Quote of the Month

When love and skill work together, expect a miracle. John Ruskin

Monday, July 27, 2015

Attitude Adaptation

Some days are harder than others; they are out-and-out challenging.  You are so down; it's hard to see up.  It's been purposed repeatedly developing an attitude of gratitude makes all the difference even if the silver lining you find is the tiniest of slivers.

Anticipation and expectations can also figure into our perceptions of any given moment.  It's tough when you go into a situation believing it will be one way and everything is seemingly contrary to your assumptions.  Birthday parties are supposed to be fun for everyone.  A kitty in Bernice Gets Carried Away (Dial Books for Young Readers, an imprint of Penguin Group (USA) LLC, July 14, 2015) written and illustrated by Hannah E. Harrison (Extraordinary Jane, February 6, 2014) is struggling with her current state of affairs.

It was a horrible, dreary day, and it suited Bernice's mood just fine.

Bernice and a group of friends are attending a birthday party.  Adorned in party hats the animals are chatting and waiting for the pieces of cake to be passed to them.  Bernice is the only one to get a piece without a frosted decoration. Humph!

The other six partygoers manage to snag a frosty drink but not Bernice.  She gets an odd flavor and it's definitely not cold.  When pinata time rolls around our increasingly frustrated cat is on the outside looking at the all the goodies gained by the others.  Double humph!

In a determined move, Bernice races toward as a bunch of balloons on strings being carried toward the celebrating creatures.  In a shocking turn of events, after she grabs them all, she is lifted higher, higher and higher.  Before she even has time to think, the balloons are stuck on the grumpy cloud threatening to rain.

As she looks down at everyone looking up and then looks up, her point of view, now a bird's eye view, transforms her thinking and heart.  Slowly but surely Bernice makes one choice after another choice.  Her actions cause a reaction in the bear, rabbit, fox, pig, goose and turtle.  Enlightening!

Using the storytelling technique of three, Hannah E. Harrison creates a rhythm in her narrative.  Bernice dislikes three incidents during the party before she takes action.  She completes three acts of kindness before another major turn toward the conclusion.  As readers we know something is coming but we're not quite sure what will happen.

Readers can see themselves on their worst days in the character of Bernice.  Each disappointment deepens her grouchy mood.  I find it interesting that rather than continuing to pout or stomping off in a snit, Bernice makes a daring decision.

Although Bernice, paws on hips and scowling, is looking rather cranky on the matching dust jacket and book case, readers might feel compelled to smile or laugh because they are well aware of feeling the same way.  Her expression coupled with the title also raises at least one question.  What is Bernice going to do?  The choice of words opens up more than one possibility.  To the left, on the back, we are given a sneak peek at the resolution with a new illustration. The opening and closing endpapers are in the same shade as the title text on the front.

On the title page Hannah E. Harrison begins her story with a row of animals carrying gifts to the party.  Bernice, happy at the moment, brings up the rear.  Their bright colorful clothing and cheerfully wrapped packages herald a joyful beginning.  Everything changes with a page turn.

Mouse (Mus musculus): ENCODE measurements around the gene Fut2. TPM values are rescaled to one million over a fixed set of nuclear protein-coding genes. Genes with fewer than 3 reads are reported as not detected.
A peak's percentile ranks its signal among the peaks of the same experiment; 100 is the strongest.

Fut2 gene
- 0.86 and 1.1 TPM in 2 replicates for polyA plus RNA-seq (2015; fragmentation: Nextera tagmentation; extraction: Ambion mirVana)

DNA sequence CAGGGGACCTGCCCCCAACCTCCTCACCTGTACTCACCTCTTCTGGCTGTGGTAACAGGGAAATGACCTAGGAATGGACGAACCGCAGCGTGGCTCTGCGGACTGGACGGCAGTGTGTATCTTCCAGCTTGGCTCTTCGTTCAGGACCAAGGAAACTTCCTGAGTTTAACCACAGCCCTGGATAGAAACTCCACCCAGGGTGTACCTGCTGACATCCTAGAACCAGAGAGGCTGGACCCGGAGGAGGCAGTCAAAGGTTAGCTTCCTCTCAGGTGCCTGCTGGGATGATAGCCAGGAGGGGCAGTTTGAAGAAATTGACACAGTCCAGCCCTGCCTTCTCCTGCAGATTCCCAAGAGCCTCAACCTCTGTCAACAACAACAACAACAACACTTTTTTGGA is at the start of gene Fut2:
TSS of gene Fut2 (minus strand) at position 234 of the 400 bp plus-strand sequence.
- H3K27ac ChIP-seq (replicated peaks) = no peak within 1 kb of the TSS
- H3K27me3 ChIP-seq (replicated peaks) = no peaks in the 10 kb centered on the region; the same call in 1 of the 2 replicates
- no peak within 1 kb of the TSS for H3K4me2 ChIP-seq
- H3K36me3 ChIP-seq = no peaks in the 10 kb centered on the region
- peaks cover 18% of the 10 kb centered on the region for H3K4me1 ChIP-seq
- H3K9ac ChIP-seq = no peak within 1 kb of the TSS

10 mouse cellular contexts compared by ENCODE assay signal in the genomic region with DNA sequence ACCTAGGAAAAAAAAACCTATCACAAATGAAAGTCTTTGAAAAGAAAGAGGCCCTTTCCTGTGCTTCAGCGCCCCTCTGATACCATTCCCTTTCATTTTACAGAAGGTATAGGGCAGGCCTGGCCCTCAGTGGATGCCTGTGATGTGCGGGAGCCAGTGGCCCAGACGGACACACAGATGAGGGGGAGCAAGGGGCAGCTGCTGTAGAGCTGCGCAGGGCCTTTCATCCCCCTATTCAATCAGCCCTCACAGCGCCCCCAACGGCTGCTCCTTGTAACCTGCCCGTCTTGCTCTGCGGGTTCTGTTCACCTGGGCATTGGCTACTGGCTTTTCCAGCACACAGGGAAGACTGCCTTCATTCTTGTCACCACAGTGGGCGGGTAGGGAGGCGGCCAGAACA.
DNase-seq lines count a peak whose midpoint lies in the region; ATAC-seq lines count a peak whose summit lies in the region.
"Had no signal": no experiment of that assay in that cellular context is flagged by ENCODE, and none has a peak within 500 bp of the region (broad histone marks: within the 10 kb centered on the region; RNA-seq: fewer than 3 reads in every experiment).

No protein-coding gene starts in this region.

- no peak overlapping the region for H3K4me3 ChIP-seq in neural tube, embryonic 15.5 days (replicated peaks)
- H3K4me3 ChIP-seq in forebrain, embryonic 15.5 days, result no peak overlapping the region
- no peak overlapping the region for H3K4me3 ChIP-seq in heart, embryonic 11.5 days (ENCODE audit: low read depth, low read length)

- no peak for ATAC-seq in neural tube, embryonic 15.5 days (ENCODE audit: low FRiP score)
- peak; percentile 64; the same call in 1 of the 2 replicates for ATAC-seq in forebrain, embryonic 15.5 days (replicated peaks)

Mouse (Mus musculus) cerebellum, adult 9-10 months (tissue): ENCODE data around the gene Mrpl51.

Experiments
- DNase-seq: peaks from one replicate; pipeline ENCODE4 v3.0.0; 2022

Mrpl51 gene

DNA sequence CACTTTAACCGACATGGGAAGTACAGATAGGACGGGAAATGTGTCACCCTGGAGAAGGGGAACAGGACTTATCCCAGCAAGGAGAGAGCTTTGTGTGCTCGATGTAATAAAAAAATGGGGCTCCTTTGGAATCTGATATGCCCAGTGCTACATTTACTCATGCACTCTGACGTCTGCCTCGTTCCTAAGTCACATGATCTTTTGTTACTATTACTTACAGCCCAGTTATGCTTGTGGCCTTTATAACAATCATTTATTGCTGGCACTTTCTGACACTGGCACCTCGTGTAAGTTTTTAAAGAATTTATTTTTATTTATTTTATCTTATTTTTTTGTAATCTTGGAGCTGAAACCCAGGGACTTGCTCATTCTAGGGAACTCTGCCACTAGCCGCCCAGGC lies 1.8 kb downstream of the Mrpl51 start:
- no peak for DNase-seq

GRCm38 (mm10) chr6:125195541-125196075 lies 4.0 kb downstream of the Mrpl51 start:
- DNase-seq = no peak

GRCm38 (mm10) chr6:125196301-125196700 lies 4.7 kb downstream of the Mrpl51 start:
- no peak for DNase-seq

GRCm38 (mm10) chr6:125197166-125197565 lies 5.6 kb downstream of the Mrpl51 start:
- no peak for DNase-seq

The verso and first page showcase a gloomy day.  Bernice, arms crossed, is pouting beneath a tree.  The others are chatting near the table.  Careful readers will see the hint as to the reason for the bluebird's sadness.  All the illustrations, rendered in acrylic paint on Bristol board, are rich in detail; the cranky squirrel living in the tree, the signs around his hole, his artificial turf and lawn ornament, are sure to supply laughter.

The facial looks on all the animals' faces along with their body movements but especially those of Bernice convey every mood.  The background scenes also mirror the emotional temperament of the cat.  They are glorious.  Harrison alters her image sizes from two pages, to single pages edge to edge or framed in white and singular illustrations on a background of pure white.

One of my favorite pictures is a single page image, edge to edge.  All of the guests and the birthday bear are seated around the table.  Everyone has received a piece of cake with an icing rose.  Bernice's eyes are alight with anticipation.  Each rose is a different color coordinating with the hues on the party hats and clothing worn by the animals.   You can almost hear the eager chatter.  It's a sharp contrast to the weather and the next picture.

Written and illustrated by Hannah E. Harrison Bernice Gets Carried Away will have readers laughing at the disparity between her experiences and those of the other birthday party participants.  Through words and pictures we come to understand how lessening one's load can bring joy to others.  Unexpected glee is highly contagious.

To discover more about Hannah E. Harrison and her other work please visit her website by following the link attached to her name.  At the publisher's website they share the title page illustration.  Hannah E. Harrison is interviewed at Picture Book Builders by children's book author, Tammi Sauer. Update:  Penguin posted this brand new video on Twitter today (July 30, 2015).  Enjoy.

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